ALLEN PARK, Mich. -- Kenny Golladay isn’t the loud one. Not in the locker room, where he’ll often speak softly while sitting at his locker during media sessions. Not in the meeting room, either, where fellow Detroit Lions receivers Marvin Jones and Danny Amendola will be more vocal.
Golladay prefers to be the quiet devastator. In meetings, he prefers to sit and ingest all of the notes receivers coach Robert Prince will give him, sitting in the front row asking questions when he needs to.
On the field, he’ll talk by ripping a ball out of a defensive back’s hands for either a reception or a broken-up interception, happening so often it’s almost expected. He’ll talk by the way he plays, the aggressiveness he shows.
Last week, before he played his hometown Chicago Bears, he was asked what he thought about not being drafted by the Bears in 2017. “A lot of teams passed on me.” But Chicago is home. “It’s all right,” Golladay said, with a pause. “I’m with [Lions QB] Matthew Stafford.” When he was asked if that was a shot at Bears quarterback Mitchell Trubisky, he laughed: “Hey, I ain’t saying nothing.” Then he went out with backup quarterback Jeff Driskel and scored Detroit’s only touchdown.
His eight receiving touchdowns lead the NFL and equal his touchdown total in his first two seasons combined. His four 100-yard receiving games are tied for third in the league. He’s No. 10 in receiving yards this season with 697. Of the players in the top 20 in yards per reception, where he’s ranked 20th at 18.34 yards per catch, only he, Minnesota’s Stefon Diggs and the Chargers’ Mike Williams have more than 30 catches.
He’ll make plays in the red zone, where he has four of his eight touchdowns. He’ll make plays deep -- his other four scores are all of 30 yards or more. Wherever the Lions need him, he'll deliver -- 84.2 percent of his catches end up being first downs.
“I don’t think he’s gotten more physical,” receiver Jones said. “He’s always had that from the start. ... You know, once you get into a lot of games, he’s a vet now. You start to know how people play you."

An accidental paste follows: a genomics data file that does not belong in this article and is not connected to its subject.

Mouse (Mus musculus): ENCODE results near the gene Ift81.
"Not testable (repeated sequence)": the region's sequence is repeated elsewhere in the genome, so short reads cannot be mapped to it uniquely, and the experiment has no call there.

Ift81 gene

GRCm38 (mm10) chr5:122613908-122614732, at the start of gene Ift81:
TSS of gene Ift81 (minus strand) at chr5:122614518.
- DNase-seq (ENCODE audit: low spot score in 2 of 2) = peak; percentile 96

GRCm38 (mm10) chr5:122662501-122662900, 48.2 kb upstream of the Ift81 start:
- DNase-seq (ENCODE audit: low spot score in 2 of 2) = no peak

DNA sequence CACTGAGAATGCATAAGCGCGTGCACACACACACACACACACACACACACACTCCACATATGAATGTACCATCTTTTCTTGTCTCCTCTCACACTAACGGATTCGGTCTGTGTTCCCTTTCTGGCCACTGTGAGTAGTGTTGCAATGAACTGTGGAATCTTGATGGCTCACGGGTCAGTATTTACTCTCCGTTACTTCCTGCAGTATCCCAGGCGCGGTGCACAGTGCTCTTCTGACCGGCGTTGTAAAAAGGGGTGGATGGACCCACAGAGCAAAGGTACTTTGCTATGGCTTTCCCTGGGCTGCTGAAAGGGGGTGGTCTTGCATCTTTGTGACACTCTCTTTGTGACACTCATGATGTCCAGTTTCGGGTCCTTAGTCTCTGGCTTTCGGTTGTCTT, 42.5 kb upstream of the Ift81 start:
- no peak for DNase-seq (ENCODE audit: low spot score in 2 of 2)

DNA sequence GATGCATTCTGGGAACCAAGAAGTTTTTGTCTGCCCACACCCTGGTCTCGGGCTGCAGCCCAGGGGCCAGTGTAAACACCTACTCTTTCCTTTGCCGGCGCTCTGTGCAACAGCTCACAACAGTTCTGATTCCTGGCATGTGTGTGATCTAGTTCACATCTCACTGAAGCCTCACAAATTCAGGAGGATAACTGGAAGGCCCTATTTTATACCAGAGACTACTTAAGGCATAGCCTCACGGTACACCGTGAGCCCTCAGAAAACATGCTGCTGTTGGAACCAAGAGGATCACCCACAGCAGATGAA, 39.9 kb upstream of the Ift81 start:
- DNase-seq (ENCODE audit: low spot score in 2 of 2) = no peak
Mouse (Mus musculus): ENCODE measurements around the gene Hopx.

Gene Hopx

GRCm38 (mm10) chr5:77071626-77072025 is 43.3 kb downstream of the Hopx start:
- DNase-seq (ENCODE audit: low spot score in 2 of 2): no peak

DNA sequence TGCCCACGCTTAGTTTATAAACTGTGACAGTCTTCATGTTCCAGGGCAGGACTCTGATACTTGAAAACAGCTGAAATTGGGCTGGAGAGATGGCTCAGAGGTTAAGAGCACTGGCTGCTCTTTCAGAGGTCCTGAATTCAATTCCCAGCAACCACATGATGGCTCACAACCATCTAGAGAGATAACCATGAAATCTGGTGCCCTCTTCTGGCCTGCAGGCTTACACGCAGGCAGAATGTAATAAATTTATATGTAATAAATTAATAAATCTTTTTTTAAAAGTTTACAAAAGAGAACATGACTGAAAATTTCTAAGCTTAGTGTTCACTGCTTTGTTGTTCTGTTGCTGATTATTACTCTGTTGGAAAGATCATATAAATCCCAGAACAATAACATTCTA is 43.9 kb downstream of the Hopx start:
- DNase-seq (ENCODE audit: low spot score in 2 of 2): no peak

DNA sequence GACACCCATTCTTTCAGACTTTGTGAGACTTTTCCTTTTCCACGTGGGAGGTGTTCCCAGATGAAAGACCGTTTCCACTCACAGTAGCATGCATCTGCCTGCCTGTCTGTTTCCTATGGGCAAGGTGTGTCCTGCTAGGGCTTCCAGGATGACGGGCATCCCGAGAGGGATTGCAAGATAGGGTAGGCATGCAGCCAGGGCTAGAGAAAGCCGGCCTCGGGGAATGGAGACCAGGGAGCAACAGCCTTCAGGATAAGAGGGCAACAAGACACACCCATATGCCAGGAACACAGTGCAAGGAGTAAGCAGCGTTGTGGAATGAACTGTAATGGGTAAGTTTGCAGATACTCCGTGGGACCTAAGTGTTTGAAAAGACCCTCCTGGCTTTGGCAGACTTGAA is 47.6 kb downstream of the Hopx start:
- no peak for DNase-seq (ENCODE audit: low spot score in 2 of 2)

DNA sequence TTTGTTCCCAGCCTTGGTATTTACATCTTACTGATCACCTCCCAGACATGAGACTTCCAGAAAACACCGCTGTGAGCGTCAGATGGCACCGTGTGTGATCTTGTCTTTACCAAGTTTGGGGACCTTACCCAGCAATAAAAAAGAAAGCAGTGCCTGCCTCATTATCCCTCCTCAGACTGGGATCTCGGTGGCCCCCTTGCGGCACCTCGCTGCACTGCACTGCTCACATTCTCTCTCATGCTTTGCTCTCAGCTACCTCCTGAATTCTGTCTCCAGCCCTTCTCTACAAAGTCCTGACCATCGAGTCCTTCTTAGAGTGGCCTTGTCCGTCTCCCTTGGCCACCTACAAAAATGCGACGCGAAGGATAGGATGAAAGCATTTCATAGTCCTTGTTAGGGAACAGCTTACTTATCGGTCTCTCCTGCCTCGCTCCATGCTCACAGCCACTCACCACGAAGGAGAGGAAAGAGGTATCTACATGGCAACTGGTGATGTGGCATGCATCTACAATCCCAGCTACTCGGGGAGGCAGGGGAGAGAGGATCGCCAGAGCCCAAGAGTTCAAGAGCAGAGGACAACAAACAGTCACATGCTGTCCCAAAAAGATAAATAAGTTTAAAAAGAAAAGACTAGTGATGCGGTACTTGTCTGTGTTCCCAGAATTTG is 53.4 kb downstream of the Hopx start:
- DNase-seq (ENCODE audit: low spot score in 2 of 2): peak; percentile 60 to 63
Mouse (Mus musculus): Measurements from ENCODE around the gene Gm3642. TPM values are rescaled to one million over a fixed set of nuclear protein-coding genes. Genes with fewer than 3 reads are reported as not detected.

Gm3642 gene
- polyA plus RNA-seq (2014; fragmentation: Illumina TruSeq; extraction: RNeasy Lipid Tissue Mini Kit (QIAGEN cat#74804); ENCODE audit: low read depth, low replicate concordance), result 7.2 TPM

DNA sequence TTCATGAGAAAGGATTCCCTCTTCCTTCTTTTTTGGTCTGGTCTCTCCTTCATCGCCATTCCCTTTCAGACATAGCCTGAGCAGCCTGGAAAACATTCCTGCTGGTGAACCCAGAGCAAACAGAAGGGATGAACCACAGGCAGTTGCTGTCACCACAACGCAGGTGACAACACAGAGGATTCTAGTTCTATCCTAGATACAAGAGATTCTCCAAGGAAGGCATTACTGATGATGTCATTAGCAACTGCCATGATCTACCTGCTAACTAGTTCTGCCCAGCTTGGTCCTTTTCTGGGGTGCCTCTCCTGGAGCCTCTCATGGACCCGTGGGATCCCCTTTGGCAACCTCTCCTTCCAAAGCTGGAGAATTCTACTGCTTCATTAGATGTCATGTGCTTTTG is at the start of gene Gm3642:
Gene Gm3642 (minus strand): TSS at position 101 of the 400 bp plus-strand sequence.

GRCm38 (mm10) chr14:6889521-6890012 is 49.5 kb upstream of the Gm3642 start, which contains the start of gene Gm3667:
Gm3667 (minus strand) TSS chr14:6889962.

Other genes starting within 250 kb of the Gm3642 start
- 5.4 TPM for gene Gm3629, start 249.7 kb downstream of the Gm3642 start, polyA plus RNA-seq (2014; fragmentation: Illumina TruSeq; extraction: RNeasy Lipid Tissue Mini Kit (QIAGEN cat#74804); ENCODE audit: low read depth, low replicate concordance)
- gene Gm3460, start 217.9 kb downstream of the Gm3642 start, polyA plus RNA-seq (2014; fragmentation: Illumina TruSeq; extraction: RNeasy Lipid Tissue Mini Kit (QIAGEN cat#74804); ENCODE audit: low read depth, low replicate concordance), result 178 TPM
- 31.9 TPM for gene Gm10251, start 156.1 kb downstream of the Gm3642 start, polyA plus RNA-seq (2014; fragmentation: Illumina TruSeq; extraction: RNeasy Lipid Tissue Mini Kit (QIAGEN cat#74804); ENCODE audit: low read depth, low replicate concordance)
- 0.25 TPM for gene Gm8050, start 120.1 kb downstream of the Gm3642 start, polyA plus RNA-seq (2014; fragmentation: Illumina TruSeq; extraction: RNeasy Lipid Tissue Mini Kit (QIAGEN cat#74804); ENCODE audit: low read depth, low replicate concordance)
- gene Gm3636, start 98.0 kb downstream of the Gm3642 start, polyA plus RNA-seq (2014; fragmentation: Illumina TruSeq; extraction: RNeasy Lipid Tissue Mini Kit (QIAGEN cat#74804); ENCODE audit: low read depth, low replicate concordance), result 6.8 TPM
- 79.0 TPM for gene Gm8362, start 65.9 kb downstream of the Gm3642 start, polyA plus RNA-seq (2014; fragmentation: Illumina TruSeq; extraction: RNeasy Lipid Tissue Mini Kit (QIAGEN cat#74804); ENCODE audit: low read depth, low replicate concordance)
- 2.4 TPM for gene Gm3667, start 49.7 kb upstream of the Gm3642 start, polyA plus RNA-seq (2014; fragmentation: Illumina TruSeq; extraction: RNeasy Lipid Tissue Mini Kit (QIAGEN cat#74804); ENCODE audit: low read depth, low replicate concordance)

Part of that is routine. Golladay isn’t superstitious, but he believes in his preparation. Each week, he and former South Carolina quarterback Dylan Thompson, now the Lions’ character coach, will go through a pregame workout they started together last year.
Thompson will throw balls at Golladay in every type of direction -- between 8 and 10 reps in each spot -- to warm up his hands. Almost every angle is covered -- just his way of making sure everything is taken care of.
Golladay's ability to time his contested catches at the highest point and expand his radius seems to come naturally. It's what attracted the Lions to him in the first place.
“No matter who is around or where the ball is thrown at,” practice squad receiver Chris Lacy said, “he makes a play.”
It’s been like that from the first game of Golladay’s career. He scored two touchdowns -- including a 45-yard diving catch that caught the attention of almost everyone. It was his 'Hey, I’m here!' moment, even though he might not have recognized it yet.
His teammates had seen those plays throughout training camp. It was his public introduction, considering he played at Northern Illinois.
“You make a big shock or a wave or anything like that, people will come to expect it from you,” said Jones, who experienced it himself with a four-touchdown game his second NFL season. “As a receiver, you want that. As a player you want that. You want people to expect highly of you so you can deliver.
“You definitely feed off that because you know what you can do and everyone knows what you can do and just keep being consistent with it, because obviously people are going to pay more attention to you. And if you can keep that success when everybody expects it to happen, then it’s like, 'Yeah.'"
Golladay is reaching that 'Yeah' point. Not that he says it. He doesn't say much. Ask about his personal goals? “Those are personal.” Ask if he's on pace to achieve them? “That’s kind of revealing a little bit.”
He’s appreciated the internal competition with Jones, who has 35 catches for 508 yards and five touchdowns this year, and said that has pushed him. They both know the other receiver can make plays, whether it's going deep or making the contested catch. It is what makes the two of them devastating for opposing secondaries. It’s tough to plan for them because they can do similar things.
For Jones, that’s been known for a half-decade now. For Golladay, every game it’s learned a bit more. He won’t change, though. He’ll stay in the front of the room not saying much, not revealing much, just continuing to go out there to make play after play, day after day.